Thinking about asset price stability is pervaded by incorrect framings. Particularly if folk start throwing around the term “bubble”.
Not the fault of the central banks
One incorrect framing is “the central banks did it”; with the finger usually pointed at low interest rates and clams of “easy money” fuelling “bubbles”. Low interest rates are not a sign of “loose money”. Judging the stance of monetary policy from interest rates is deeply problematic. In Milton Friedman’s words:
Initially, higher monetary growth would reduce short-term interest rates even further. As the economy revives, however, interest rates would start to rise. That is the standard pattern and explains why it is so misleading to judge monetary policy by interest rates. Low interest rates are generally a sign that money has been tight, as in Japan; high interest rates, that money has been easy.
This is hardly surprising, as nominal interest rates include inflationary expectations, so will be higher if inflationary expectations are higher. During the Great Moderation, inflation and interest rates were low: in what world is low inflation a sign of “loose monetary conditions”? To quote Milton Friedman again:
After the U.S. experience during the Great Depression, and after inflation and rising interest rates in the 1970s and disinflation and falling interest rates in the 1980s, I thought the fallacy of identifying tight money with high interest rates and easy money with low interest rates was dead. Apparently, old fallacies never die.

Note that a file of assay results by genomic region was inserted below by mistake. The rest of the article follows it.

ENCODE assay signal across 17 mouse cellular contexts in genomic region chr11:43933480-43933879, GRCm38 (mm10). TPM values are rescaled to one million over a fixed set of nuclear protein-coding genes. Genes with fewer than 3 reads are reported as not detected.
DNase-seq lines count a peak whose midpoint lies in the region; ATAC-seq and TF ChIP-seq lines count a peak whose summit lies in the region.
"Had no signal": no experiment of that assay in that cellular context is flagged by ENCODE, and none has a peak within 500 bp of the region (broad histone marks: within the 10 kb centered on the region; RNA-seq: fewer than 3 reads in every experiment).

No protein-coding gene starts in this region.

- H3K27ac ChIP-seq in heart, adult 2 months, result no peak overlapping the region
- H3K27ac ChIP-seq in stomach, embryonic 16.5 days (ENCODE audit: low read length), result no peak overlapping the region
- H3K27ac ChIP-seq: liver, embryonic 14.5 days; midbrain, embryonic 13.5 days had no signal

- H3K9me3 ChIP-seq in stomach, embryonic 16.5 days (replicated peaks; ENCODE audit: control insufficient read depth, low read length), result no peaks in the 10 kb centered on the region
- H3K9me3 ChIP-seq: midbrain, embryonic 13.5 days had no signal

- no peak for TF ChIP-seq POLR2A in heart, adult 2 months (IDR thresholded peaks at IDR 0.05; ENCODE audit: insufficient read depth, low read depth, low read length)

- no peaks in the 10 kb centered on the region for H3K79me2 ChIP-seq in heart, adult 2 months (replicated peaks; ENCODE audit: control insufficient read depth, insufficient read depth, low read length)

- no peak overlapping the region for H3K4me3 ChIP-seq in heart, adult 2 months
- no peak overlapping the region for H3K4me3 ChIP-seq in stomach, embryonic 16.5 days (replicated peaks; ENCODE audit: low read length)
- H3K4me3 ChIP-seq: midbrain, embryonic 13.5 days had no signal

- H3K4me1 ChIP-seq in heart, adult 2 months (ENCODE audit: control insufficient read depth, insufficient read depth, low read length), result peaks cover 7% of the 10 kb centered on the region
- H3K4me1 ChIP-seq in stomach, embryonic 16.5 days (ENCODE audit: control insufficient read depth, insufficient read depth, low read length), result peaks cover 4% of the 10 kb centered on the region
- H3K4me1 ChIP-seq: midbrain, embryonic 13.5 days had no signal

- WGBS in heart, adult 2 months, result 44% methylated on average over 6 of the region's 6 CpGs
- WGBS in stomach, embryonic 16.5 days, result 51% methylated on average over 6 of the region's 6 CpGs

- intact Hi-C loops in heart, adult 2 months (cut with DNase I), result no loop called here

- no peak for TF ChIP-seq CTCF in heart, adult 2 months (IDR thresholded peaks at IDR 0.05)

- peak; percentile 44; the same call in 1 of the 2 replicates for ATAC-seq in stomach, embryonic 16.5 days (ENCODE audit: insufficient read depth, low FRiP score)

Apparently, they don’t. Yes, low real interest rates combined with strong income expectations will lead to more use of credit, particularly to purchase assets. But central banks have no influence over real interest rates and maintaining strong (or at least stable) income expectations is what they are supposed to do. Failure to do the latter is what led to the Great Depression and the Great Recession.
So, low real interest rates (not the fault of central banks) + strong income expectation (what we want them to do) => more use of credit to purchase assets.
Does that mean we get surges in asset prices? No, because there is the little thing called the supply side. Prices are a matter of supply AND demand. If the supply of assets responds to the surges in demand, there are no price effects.
If the assets are slow to construct, you might get some price surges, but they are unlikely to persist once supply catches up with demand. If, however, supply permanently lags demand, then the price surges can persist (as demand is continually outpacing supply). Such as, for example, from land rationing in housing markets blocking supply from catching up to demand. (Remembering that houses are large decaying structures, the enduring asset is the land the house is on.)
About housing and “bubbles”
We live in an age of low real interest rates. The Reserve Bank of Australia (RBA) has been doing an excellent job in maintaining income expectations. (No recession since the early 1990s). All our State and Territory Governments, aided and abetted by many of our local governments, land-ration. We are relatively high immigration country (and we are good at cherry-picking our migrants). Of course our housing prices have surged, and surged, and surged.